Stephanie Lampre
Photo: Sam Walton via the artist

Stephanie Lamprea Creates a Fearless Interpretation of an Avant-Garde Song Cycle

Colombian-American soprano Stephanie Lamprea brings a spectacular amount of vocal technique to a challenging, unique, and weirdly playful piece of music.

14 R​é​citations
Stephanie Lamprea
New Focus Recordings
10 February 2023

Stephanie Lamprea has nowhere to hide. In early 2022, she released Quaking Aspen, a stunning collection that featured her vocals accompanied by electronics, percussion, and spoken recitations by other artists. With her new album, she tackles a thorny piece for solo vocal and nobody else. What makes it even more challenging is that 14 R​é​citations – a concert-length avant-garde song cycle for unaccompanied female voice – abandons traditional use of text and, to quote the press materials, “set phonemes and vocal sounds with atonality, extended vocal techniques, puzzles, and repetitions”.

Composed in 1977 and 1978 by Georges Aperghis, 14 R​é​citations shows a woman attempting to speak but is not understood. The performer must demonstrate this frustrating trauma. The recording, performed in Glasgow, where Lamprea is partly based, is absolutely pristine, unadorned by any accompaniment. The listener can hear Lamprea as clear as a bell, and her interpretation of the trauma is perfect. This is not simply music; it’s performance art of the highest caliber. There is singing, shouting, screaming, laughing, all manner of vocal emotion.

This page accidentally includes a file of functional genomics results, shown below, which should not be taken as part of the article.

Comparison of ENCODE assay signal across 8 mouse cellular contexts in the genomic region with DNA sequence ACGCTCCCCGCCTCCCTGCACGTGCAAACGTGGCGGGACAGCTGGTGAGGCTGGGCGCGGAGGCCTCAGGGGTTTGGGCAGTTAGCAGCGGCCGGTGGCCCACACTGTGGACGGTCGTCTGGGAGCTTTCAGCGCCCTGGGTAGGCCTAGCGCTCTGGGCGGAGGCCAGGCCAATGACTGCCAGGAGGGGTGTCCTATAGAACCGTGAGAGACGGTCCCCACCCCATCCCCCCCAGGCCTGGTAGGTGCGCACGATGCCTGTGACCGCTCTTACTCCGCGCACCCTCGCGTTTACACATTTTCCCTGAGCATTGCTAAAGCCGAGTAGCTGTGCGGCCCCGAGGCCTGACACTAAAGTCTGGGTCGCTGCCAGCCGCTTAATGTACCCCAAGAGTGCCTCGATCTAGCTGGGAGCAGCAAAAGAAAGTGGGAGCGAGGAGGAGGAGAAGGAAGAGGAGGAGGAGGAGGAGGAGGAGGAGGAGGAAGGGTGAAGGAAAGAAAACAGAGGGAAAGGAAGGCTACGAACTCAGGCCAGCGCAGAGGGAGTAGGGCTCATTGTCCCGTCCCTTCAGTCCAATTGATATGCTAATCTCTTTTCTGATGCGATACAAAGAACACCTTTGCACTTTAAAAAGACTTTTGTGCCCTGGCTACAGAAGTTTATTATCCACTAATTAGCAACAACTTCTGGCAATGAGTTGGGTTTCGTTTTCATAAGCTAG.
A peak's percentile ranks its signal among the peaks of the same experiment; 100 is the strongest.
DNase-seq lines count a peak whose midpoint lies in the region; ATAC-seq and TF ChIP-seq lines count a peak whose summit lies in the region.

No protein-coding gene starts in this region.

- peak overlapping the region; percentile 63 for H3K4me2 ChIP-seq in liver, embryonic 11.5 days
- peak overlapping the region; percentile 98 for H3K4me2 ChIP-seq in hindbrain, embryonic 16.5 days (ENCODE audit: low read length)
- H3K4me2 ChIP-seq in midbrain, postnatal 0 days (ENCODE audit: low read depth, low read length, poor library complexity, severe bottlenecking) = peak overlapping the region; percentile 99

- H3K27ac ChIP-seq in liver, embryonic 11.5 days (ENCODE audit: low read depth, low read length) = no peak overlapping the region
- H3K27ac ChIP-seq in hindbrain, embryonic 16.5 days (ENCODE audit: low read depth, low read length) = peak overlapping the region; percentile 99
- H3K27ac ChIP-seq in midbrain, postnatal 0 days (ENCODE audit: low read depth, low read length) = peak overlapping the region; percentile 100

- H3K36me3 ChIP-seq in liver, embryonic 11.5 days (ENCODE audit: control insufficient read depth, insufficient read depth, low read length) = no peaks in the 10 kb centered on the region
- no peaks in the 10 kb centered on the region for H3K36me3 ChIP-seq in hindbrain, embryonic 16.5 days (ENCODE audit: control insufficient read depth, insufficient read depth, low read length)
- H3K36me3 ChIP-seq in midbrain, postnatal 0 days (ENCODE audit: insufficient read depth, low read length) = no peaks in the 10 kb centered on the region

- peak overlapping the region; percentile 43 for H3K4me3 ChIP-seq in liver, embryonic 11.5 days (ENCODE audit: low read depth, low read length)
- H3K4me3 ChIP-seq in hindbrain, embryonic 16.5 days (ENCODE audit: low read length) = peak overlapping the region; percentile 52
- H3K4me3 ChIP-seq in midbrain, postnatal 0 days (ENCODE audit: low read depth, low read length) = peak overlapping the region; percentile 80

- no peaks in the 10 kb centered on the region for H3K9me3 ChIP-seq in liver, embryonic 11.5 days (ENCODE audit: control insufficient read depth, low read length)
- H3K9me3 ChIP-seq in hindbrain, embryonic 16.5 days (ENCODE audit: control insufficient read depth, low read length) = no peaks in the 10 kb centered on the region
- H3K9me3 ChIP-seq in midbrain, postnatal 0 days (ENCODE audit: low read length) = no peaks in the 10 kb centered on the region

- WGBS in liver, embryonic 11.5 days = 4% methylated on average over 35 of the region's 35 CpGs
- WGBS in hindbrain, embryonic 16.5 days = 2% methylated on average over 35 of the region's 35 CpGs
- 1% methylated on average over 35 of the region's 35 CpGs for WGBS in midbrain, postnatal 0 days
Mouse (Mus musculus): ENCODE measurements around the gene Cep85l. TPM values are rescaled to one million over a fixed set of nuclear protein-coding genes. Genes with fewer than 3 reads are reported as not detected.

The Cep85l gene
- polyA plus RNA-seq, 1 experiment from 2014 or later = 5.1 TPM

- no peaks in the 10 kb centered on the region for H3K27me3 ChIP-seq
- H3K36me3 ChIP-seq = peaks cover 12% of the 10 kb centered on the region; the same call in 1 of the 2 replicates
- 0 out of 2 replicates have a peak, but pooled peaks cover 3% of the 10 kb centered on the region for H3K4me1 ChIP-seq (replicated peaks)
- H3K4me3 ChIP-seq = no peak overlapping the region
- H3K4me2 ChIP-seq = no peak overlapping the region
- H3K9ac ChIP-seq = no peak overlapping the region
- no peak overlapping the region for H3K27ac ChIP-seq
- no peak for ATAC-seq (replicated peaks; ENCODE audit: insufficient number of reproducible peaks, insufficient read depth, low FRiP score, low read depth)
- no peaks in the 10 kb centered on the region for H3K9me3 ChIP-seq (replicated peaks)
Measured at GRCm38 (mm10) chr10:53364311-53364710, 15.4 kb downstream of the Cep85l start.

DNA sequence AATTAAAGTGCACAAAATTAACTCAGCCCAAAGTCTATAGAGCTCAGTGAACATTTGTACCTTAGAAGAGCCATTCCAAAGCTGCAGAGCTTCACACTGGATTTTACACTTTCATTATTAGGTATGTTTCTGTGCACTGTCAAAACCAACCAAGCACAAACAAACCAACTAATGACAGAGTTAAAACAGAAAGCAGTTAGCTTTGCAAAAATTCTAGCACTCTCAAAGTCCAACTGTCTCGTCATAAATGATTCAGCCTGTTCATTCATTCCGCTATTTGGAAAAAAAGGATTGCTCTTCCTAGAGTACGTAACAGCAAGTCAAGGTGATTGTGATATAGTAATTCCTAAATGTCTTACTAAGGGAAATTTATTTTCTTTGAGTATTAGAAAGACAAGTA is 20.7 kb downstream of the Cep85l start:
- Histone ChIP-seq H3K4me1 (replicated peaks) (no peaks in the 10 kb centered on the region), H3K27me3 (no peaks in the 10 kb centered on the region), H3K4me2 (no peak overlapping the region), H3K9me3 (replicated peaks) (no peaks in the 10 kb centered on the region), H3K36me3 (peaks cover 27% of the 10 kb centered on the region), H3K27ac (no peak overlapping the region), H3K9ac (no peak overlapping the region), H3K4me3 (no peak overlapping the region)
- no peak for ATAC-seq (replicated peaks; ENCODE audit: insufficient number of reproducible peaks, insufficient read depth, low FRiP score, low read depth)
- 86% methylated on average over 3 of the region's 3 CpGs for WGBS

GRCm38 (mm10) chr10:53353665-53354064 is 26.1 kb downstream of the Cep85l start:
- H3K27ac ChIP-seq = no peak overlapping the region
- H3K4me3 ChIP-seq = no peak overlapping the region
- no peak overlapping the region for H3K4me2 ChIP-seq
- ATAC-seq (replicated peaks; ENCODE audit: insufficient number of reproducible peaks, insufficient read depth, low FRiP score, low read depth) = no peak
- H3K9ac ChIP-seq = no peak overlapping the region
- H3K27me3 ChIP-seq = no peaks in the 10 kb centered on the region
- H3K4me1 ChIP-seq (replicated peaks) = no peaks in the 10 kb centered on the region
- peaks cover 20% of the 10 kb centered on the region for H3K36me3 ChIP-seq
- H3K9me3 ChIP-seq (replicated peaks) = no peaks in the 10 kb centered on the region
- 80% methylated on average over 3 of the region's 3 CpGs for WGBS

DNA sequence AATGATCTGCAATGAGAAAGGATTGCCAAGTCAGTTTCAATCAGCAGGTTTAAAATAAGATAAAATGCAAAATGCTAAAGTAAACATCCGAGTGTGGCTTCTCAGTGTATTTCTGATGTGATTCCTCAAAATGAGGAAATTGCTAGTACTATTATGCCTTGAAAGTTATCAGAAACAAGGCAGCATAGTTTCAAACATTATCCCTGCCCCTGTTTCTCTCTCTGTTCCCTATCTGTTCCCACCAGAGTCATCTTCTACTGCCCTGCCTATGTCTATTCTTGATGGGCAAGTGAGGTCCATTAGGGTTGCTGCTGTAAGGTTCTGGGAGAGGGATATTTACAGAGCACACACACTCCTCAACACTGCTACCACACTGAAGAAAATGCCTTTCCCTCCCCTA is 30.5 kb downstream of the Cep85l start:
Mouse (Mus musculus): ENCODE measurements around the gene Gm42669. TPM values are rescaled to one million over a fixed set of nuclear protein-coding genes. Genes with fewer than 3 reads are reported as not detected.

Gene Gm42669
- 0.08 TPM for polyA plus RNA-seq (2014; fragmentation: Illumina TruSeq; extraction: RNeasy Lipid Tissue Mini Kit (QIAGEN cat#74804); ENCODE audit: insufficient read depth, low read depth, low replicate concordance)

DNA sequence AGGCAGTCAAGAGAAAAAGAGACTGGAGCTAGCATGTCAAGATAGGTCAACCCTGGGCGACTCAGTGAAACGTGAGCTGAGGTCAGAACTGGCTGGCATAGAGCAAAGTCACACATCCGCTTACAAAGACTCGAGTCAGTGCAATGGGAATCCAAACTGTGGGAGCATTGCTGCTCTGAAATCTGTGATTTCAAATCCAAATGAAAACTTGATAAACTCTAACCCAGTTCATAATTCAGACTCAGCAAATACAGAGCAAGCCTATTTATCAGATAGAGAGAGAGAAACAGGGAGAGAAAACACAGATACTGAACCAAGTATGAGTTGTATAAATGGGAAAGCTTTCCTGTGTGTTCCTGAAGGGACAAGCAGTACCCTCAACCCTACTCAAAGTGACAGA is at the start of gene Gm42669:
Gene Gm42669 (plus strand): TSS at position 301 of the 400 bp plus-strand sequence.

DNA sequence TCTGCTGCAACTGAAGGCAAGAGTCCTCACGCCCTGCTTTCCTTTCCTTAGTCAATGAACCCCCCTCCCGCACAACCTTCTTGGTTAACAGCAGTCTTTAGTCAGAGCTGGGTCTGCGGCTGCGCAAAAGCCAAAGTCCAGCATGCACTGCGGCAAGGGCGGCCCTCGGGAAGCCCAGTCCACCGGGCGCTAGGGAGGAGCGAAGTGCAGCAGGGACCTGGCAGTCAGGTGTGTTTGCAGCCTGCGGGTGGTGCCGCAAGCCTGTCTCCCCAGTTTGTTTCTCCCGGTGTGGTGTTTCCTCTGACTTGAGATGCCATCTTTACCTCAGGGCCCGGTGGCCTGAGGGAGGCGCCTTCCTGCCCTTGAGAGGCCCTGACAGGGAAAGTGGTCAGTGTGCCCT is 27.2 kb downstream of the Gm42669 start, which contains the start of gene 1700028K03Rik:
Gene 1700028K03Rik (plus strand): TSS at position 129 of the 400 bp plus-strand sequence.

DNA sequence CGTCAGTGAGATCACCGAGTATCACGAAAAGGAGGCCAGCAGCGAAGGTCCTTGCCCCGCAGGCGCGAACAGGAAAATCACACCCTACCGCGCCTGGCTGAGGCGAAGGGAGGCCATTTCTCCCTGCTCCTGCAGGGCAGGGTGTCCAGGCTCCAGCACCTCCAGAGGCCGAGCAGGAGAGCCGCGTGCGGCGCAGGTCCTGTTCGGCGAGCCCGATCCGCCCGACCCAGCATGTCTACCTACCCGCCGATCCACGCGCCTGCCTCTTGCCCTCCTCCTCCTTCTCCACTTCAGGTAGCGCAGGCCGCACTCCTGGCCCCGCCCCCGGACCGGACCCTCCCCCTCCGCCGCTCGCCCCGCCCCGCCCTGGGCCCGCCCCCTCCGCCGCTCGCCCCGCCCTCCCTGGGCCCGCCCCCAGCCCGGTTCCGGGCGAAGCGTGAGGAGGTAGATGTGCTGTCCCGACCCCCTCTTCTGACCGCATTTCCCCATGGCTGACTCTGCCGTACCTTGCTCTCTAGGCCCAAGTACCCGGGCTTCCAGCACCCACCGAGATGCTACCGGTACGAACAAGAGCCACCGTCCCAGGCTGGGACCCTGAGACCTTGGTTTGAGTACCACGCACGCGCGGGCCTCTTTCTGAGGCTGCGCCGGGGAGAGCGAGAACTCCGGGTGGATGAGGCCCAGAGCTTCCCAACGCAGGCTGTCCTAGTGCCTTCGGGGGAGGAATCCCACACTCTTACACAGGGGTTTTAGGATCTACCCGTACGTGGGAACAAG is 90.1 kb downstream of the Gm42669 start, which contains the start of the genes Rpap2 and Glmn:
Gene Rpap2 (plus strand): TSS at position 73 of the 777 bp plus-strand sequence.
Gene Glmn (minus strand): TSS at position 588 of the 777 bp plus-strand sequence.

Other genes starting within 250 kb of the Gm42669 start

The sing-song beginnings of “Recitation 1” sound like innocent vocal exercises, even when sped up and slowed down. There is anger and utter frustration apparent in the execution. Still, one can’t help but be transfixed not only by the breadth of emotion on display but also by the thespian nature of what is being performed. Lamprea is singing from the point of view of a woman on the verge of madness, and there is no other way to interpret her performance.

Lamprea emotes with a mix of anxiety and unhinged mirth as her words occasionally become a kind of gibberish. She occasionally becomes mocking in her tone, as the French words mix with non-verbal vocalizations, to the point that the lines between reality and insanity are blurred. By “Recitation 4”, she has moved on to a mix of droning and vocal effects that provide a unique variety to the kind of quasi-verbal performance she is flawlessly executing.

A stunningly masterful soprano, Lamprea reaches those glorious notes in “Recitation 5”, but eventually mixes in guttural growls and plenty of full-on screaming. It probably goes without saying that 14 Récitations is a wonderful album but probably shouldn’t be considered “background music”; it demands your full attention.

Throughout all the pieces of the song cycle, 14 R​é​citations ebbs and flows in this manner, whether it’s in the manic, whispering pronouncements of “Recitation 9”, the insane aria of “Recitation 12”, or the brief, hushed coda that is “Recitation 14”. Lamprea, a fearless genius of a performer, is constantly moving the goalposts and redefining modern music by tackling the most challenging compositions with bravura and passion.

RATING 8 / 10